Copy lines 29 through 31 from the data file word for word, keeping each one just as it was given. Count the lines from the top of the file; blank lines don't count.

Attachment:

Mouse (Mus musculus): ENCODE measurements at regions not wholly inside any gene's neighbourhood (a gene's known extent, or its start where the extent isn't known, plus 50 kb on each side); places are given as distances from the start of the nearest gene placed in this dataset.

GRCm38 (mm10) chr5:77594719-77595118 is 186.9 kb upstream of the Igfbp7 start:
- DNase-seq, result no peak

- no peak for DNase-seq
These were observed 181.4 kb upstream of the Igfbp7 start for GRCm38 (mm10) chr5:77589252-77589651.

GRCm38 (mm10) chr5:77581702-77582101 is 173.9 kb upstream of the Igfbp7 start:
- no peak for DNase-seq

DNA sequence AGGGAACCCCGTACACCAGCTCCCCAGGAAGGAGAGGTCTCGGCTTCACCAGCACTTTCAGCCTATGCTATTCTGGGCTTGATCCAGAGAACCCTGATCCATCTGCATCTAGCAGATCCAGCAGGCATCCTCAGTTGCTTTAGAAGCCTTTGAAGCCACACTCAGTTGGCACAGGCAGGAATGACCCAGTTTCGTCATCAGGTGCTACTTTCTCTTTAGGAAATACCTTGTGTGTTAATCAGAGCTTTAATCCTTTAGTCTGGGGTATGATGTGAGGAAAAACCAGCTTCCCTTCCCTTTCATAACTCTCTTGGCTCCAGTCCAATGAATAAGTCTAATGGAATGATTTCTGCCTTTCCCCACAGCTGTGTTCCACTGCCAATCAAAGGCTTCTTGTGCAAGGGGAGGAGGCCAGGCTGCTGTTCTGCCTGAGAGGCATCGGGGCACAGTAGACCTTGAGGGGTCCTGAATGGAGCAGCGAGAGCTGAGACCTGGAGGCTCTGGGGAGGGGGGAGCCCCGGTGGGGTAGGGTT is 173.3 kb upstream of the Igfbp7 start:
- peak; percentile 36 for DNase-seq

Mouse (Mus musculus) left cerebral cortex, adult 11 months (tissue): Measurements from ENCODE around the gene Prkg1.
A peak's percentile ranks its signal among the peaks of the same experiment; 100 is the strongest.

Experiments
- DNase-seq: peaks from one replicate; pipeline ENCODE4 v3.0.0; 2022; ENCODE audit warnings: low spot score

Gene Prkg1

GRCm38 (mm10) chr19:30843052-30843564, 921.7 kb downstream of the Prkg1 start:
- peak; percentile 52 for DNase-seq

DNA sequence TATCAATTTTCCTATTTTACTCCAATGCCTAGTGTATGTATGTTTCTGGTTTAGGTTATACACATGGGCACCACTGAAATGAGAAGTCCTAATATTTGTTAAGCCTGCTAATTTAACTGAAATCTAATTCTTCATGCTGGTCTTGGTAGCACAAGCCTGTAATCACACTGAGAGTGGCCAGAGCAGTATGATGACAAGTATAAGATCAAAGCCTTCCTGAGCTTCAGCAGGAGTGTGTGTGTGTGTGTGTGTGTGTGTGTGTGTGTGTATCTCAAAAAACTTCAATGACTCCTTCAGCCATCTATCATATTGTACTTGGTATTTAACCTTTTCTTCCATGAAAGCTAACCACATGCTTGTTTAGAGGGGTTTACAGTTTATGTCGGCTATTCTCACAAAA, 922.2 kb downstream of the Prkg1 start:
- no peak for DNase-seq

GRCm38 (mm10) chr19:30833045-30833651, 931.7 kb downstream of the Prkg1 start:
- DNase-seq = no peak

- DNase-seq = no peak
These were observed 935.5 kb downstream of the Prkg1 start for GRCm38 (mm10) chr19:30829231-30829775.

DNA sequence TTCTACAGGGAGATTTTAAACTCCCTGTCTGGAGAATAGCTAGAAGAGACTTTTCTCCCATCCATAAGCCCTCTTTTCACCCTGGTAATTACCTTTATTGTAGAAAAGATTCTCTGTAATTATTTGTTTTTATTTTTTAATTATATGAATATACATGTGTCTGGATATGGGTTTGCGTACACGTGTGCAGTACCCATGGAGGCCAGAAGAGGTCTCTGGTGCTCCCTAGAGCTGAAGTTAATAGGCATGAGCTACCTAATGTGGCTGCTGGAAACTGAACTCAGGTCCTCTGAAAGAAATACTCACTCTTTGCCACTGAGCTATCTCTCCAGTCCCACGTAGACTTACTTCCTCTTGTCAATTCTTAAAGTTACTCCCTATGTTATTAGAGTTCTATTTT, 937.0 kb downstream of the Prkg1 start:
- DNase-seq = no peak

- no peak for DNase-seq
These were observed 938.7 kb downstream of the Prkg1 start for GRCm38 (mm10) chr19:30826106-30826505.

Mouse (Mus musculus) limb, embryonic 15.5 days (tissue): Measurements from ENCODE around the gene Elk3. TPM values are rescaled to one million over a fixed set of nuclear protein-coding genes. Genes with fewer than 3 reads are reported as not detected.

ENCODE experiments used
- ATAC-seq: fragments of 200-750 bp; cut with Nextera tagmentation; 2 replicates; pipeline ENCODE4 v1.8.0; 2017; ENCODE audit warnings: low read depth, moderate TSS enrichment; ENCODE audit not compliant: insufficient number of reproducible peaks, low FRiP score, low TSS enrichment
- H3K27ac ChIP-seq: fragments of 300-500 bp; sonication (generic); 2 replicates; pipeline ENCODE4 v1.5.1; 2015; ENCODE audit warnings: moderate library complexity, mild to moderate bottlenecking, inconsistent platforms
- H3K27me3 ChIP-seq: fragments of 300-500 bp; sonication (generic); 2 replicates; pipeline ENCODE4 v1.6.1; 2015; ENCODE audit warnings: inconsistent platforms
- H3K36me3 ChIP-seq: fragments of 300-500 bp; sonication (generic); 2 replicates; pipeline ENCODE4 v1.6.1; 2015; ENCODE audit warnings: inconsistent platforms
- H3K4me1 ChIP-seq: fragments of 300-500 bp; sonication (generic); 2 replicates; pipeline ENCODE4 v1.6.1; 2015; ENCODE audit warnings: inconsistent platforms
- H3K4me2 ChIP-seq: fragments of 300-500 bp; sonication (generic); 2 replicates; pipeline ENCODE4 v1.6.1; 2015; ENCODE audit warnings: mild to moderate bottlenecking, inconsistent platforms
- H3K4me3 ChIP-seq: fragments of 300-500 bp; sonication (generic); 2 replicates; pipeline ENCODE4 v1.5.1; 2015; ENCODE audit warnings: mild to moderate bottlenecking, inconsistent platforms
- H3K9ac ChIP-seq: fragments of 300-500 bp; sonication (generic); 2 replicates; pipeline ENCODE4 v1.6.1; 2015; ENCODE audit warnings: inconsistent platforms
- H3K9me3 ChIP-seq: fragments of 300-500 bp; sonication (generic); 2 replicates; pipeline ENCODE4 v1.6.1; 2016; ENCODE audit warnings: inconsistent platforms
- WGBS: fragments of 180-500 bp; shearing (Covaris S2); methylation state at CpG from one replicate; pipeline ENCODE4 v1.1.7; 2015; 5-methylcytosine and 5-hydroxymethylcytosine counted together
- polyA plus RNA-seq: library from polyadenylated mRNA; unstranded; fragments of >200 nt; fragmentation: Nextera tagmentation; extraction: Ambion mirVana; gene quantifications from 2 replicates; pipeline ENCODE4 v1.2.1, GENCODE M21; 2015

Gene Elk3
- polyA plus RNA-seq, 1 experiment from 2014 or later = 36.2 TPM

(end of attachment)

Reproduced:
- ATAC-seq: fragments of 200-750 bp; cut with Nextera tagmentation; 2 replicates; pipeline ENCODE4 v1.8.0; 2017; ENCODE audit warnings: low read depth, moderate TSS enrichment; ENCODE audit not compliant: insufficient number of reproducible peaks, low FRiP score, low TSS enrichment
- H3K27ac ChIP-seq: fragments of 300-500 bp; sonication (generic); 2 replicates; pipeline ENCODE4 v1.5.1; 2015; ENCODE audit warnings: moderate library complexity, mild to moderate bottlenecking, inconsistent platforms
- H3K27me3 ChIP-seq: fragments of 300-500 bp; sonication (generic); 2 replicates; pipeline ENCODE4 v1.6.1; 2015; ENCODE audit warnings: inconsistent platforms